p. 114. Martian Cookies, by Tina Holt.

Schoolgirl, Maddie, goes to her sitter’s house after school because her mother has a new job. The day goes nicely for her when she pretends Miss Becky is a Martian and serves her Martian cookies.

p. 118. Dr. Franklin’s Staticy Cat, by Rolli.

Here is a fanciful way of telling how Dr. Benjamin Franklin discovered electricity. And all because he needed to cure his cat from being staticy.

p. 126. A Dark and Stormy Night, by Christine Collier.

Calla visits her grandmother, and on a dark and stormy night, she solves an old mystery and makes her grandmother very happy.

p. 131. Robert’s Shirt is Gone, by Laurel T. Sheridan.

It’s hard for Robert to admit that his favorite green t-shirt—the one he wears all day, to eat in, to play in, to sleep in—has stretched WAAAY to big.

p. 134. Beware of the Dragon! by Teresa DiNicola.

A LITTLE lizard causes a BIG commotion, but friendships are made in the end.

p. 137. Polly Porcupine’s Prickly Problem, by Max Elliot Anderson.

Polly wants to eat clover, climb trees, and shoot quills like the “other” porcupines. But she eats bugs, cannot climb and her quills are stuck tight. But wait … she’s a —–!

p. 144. Kabungo & the Pumpkin, Part Two, by Rolli.

Remember, we left Beverly as she was just entering Miss VeDore’s house. Once inside, she finds Kabungo having tea with Miss VeDore. After tea, Beverly and Kabungo take their pumpkins home (well, Kabungo’s goes to her cave).

p. 152. Harry, A Prince of a Dog, by Suzanne Purvis.

If one kiss can break one spell what can two kisses do? Read this highly original and heartwarming story to find out.

p. 161. Ellie’s Art Rocks! by Kai Strand.

Check this story out for a fun craft for your kids.

Don’t have enough money to buy a pass to the pool? Ellie paints rocks to sell to earn the money and has fun doing it. Ellie’s art, rocks.

p. 166. Sapphire and Weld, by Holly Stacey.

Another of Holly’s enchanting and enchanted mermaid stories. The good girl is rewarded with pearls and the selfish girl punished by having a frog attached to her head.

p. 174. The Grasshoppers Who Learned to Sings, by Lisa Barrass.

Lots of adventure when Cup Cake Sally sprinkles fairy dust on Polly, Lucas, and Ella when they visit Tickle Belly Alley Cottage.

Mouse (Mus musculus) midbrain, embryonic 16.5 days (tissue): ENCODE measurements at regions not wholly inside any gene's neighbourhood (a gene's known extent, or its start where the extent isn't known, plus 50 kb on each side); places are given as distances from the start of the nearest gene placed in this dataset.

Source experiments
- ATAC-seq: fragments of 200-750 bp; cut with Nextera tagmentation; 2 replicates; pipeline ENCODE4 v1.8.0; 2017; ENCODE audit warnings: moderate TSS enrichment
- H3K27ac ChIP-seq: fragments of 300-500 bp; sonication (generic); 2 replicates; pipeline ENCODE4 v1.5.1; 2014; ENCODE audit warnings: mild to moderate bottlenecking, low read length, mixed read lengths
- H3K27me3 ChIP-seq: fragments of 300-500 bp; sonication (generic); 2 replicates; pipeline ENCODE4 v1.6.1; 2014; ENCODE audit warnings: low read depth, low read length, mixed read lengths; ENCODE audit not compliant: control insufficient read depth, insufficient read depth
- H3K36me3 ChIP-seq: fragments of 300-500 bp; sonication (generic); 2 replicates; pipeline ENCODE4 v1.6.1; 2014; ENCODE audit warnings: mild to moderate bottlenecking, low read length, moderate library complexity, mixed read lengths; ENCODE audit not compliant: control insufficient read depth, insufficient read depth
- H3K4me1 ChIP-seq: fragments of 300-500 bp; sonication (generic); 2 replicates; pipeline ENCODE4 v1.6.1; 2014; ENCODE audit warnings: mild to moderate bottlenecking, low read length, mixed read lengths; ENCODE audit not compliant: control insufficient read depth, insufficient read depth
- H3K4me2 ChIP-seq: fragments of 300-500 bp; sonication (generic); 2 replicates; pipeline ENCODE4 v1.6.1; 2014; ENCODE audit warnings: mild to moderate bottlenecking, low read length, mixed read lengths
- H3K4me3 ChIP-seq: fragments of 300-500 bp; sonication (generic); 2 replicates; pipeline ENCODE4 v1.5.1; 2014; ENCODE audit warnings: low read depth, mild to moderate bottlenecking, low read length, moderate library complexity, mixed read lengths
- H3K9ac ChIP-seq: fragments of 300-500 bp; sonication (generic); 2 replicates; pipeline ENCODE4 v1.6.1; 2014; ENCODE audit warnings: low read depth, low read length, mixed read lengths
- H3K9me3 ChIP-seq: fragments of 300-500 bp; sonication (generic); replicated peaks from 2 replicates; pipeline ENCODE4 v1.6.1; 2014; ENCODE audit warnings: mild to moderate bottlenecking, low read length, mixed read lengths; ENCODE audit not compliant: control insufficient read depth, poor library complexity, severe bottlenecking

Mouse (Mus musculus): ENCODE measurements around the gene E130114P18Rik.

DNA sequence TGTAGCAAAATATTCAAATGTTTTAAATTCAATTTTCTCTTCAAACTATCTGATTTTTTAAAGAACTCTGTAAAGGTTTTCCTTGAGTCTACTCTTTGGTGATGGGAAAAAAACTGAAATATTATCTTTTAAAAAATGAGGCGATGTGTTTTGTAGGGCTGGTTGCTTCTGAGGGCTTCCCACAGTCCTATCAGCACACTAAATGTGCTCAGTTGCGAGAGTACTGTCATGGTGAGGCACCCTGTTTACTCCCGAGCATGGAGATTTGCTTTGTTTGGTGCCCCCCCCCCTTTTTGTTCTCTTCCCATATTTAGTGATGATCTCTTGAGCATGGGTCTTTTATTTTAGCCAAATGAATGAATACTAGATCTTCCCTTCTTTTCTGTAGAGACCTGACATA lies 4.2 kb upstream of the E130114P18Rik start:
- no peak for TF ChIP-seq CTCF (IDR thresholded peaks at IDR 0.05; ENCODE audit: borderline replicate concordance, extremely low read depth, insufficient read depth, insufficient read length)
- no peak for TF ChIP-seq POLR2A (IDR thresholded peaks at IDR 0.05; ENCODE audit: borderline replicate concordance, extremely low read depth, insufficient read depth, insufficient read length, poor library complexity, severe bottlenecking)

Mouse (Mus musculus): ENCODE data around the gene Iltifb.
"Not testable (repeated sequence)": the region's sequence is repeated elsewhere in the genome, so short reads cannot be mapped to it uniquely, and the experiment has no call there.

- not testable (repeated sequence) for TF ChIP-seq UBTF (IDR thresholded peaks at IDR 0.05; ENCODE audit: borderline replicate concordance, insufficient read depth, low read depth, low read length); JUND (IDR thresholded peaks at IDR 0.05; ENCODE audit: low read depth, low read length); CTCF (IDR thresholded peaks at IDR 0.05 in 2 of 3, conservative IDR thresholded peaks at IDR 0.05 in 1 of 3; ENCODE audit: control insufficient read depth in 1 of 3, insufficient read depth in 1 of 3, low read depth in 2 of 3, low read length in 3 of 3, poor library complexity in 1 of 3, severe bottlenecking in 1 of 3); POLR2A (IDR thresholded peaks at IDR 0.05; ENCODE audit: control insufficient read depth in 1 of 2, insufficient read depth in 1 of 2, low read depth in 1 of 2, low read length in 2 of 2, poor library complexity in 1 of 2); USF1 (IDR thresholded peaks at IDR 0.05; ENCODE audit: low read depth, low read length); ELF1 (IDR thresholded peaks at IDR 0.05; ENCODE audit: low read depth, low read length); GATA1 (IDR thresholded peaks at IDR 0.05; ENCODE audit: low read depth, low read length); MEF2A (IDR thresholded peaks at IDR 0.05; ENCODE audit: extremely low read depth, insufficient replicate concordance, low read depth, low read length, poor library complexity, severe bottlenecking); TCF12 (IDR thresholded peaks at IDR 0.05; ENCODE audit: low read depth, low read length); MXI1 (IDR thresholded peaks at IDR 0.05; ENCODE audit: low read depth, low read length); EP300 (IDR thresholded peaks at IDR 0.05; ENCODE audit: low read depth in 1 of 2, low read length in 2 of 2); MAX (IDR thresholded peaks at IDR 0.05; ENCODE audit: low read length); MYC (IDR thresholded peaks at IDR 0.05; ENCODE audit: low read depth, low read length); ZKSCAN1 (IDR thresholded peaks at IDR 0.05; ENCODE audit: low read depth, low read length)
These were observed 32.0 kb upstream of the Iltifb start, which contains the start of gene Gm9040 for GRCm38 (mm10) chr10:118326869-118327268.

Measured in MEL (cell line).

What is a Read-Aloud story?

knowonder! stories are Read-Aloud stories.

In fact, the whole knowonder! Literacy Program is built up around this core difference.

Read-aloud stories and picture books are very different from each other. Both are needed, but they provide very different benefits. Picture books are a wonderful literacy tool, but consider for a moment how reading stories out loud to your children from a young age can provide these key benefits:

Key Benefits

Consider these key benefits of read-aloud stories:

- Listening skills are built

- Concentration improves as children learn to sit still and focus

- Comprehension and understanding of events (cause and effect relationships) is


- Imagination is actively exercised as children imagine the scenes, characters and

worlds the words create

- Vocabulary is increased as children discover new words

- A child’s ability to guess meanings of new words grows

- Children become more confident because they know they are cared for and loved

and because they can express their thoughts and needs

- Children are better-enabled to make friends and good relationships because their

communication skills are increased

- Learning in all subjects becomes much easier because the brain is literally being

wired to learn and take in new information

- Family bonds are strengthened and reinforced, creating an atmosphere of love, trust

and communication in the home which will last a lifetime

While it can be said that many of these benefits come from picture books, most of them are developed much better, faster, and deeper with read-aloud stories. When you consider the sum-total of all these benefits, it’s easy to see why reading to your child every day from birth is the single-most important thing a parent can do to ensure a child’s success in life, socially, mentally and financially.

to learn more, visit:  http://www.knowonder.com